This was followed by the screening of an educational documentary, which included testimonies and historical facts from the time of the EOKA struggle. The musical program with artistic and musical direction by Phyto Stratis, then touched the audience’s heartstrings.
The gifted soloists Aggeliki Psoni, Ariadne Anna, Demetris Michael, Louis Panayiotou and the members of the Pancyprian Choir participated in this program which highlighted the EOKA heroes Grigoris Afxentiou and Evagoras Pallikarides. The student Nicolas Polydorou gave a special performance on violin and with a poem he wrote. The St. Demetrios School second grade students with their teacher Dr. Eirini Grapsias and accompanied by Stratis on piano performed moving songs.
Also present were Permanent Representatives of Greece and the Republic of Cyprus to the UN, Maria Theofili and Andreas Hadjichrysanthou, respectively, St. Demetrios Cathedral Astoria presiding priest Fr. Vaseilios Tsourlis, Parish Council President Stephan Thomatos, Federation of Greek American Educators President Stella Kokolis, military representative of the Republic of Cyprus George Ioannou, Cyprus-U.S. Chamber of Commerce President Maria Pappas and Executive Director Despina Axiotakis, as well many other well-known members of the community.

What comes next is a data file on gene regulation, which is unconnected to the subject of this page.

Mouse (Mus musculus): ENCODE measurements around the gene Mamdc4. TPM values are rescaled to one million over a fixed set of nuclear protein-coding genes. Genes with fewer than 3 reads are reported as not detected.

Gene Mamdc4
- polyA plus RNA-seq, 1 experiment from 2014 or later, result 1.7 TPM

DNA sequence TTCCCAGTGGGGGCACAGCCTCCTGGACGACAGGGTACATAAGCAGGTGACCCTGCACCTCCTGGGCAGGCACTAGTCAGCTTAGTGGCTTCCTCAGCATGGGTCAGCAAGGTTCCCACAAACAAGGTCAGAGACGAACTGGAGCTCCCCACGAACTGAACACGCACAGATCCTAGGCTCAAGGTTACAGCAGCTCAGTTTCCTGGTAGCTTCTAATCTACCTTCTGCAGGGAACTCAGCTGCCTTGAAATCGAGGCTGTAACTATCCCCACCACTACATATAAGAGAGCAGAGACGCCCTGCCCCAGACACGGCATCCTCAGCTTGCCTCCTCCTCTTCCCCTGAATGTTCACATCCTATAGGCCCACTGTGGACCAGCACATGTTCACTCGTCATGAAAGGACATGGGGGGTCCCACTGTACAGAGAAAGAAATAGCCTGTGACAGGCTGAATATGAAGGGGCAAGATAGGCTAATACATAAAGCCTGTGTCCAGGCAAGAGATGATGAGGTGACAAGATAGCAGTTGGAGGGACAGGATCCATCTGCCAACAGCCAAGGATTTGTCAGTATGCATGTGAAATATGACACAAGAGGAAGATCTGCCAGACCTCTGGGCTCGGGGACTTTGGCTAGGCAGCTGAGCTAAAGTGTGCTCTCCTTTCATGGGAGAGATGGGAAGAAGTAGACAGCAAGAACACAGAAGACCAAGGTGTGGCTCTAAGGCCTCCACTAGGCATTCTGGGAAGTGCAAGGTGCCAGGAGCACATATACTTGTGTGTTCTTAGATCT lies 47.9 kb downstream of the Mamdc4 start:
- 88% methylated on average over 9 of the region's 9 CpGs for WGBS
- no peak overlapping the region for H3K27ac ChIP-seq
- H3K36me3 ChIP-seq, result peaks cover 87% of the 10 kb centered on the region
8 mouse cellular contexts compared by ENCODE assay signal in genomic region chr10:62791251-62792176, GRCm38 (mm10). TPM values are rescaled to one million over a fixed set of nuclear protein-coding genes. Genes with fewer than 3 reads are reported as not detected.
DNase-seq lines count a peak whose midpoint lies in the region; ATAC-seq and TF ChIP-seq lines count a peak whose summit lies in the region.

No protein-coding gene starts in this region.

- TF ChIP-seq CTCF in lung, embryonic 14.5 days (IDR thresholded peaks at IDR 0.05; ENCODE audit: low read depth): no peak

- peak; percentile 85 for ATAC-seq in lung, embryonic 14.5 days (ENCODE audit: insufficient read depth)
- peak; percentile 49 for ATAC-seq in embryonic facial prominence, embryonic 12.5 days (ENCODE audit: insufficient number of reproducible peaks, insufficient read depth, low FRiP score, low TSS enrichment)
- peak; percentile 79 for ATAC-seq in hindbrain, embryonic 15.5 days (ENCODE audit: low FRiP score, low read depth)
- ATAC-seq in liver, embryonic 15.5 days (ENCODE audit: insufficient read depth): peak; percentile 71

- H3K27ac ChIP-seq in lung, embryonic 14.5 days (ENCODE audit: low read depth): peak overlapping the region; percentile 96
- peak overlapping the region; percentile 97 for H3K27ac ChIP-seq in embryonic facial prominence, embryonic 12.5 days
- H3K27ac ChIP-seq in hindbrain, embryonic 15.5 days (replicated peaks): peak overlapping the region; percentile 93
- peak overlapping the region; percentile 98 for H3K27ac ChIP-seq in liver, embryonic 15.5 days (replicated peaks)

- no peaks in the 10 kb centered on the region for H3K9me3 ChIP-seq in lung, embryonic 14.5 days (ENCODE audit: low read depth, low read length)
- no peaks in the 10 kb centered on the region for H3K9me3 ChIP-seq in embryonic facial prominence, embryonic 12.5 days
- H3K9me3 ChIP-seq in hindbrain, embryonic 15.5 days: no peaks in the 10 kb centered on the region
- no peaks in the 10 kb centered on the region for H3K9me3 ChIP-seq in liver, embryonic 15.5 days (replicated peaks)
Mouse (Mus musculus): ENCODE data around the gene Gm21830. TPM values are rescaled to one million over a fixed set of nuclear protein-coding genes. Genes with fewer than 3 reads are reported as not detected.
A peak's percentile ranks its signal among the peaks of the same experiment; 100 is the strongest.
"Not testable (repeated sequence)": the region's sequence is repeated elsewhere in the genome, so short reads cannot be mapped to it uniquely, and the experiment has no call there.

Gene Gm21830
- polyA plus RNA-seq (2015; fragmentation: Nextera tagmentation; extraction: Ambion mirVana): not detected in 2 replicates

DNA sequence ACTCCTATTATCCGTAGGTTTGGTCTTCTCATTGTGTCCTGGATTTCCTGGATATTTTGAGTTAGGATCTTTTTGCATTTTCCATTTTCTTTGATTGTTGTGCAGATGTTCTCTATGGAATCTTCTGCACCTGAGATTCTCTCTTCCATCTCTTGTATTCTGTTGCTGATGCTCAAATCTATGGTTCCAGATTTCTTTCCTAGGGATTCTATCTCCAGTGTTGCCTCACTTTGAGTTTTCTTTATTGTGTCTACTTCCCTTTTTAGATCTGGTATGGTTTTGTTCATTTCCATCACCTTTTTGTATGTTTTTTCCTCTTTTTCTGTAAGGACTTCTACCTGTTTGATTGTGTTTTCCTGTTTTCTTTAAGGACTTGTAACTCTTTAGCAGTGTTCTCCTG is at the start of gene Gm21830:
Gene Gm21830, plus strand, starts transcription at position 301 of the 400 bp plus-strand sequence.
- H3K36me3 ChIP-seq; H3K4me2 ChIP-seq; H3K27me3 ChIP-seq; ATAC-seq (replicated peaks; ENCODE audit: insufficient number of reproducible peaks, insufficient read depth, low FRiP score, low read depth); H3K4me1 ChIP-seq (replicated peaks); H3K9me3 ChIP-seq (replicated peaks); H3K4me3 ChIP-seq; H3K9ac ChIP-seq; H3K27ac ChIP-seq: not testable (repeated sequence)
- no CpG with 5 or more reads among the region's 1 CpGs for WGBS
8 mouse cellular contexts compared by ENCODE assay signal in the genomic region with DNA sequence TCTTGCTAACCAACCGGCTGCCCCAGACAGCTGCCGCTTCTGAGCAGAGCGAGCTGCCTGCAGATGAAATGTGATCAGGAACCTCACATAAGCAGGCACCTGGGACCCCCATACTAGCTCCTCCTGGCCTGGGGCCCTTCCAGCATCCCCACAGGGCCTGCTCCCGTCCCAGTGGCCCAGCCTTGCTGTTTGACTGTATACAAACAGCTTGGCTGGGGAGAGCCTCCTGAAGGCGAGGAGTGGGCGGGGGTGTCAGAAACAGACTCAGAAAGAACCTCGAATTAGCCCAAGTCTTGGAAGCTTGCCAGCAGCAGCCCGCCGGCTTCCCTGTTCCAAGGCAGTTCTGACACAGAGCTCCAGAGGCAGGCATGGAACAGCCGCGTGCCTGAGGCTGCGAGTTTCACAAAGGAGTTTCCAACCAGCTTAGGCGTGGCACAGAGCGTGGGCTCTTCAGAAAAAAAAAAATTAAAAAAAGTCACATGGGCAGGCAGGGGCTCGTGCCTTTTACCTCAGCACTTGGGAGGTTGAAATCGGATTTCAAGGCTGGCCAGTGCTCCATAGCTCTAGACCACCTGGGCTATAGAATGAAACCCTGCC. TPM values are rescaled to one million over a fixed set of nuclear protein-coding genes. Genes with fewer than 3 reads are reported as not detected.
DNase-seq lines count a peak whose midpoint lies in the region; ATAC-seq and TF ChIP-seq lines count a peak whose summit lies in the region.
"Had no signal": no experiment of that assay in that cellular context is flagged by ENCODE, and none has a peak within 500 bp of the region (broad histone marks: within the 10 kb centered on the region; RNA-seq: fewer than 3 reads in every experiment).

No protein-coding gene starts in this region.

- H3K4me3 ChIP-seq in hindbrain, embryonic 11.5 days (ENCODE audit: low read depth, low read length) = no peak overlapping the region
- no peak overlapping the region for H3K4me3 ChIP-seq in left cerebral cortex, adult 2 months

The MC for the event was Louisa Sirimis, Nepomak USA President.
The EOKA 1955-59 Photo Exhibit, organized with the support of the Cyprus Press and Information Office, was also part of the program along with the “Agros village” exhibit, a project by the St. Demetrios second grade students.
Have an idea for a story, or know of an event we should cover? We want to hear about it!
The National Herald is the paper of record of the Greek Diaspora community. Through independent journalism, we bring news to generations of Greek-Americans, with stories on the individual, community and international level. Visit and support our 106 year-old sister publication Εθνικός Κήρυξ.
You’re reading 1 of 3 free articles this month. Get unlimited access to The National Herald. or Log In